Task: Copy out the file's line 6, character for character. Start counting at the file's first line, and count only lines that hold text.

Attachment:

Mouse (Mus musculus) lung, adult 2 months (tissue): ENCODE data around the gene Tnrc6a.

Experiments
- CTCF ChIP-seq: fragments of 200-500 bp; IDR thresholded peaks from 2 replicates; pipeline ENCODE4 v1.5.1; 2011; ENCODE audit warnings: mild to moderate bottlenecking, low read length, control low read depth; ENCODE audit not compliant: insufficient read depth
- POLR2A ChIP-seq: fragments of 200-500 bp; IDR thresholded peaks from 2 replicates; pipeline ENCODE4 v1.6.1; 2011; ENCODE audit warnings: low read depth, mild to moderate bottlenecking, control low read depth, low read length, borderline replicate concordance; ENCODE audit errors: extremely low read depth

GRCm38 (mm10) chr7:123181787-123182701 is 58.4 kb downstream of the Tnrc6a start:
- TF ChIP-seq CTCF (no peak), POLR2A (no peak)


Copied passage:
- TF ChIP-seq CTCF (no peak), POLR2A (no peak)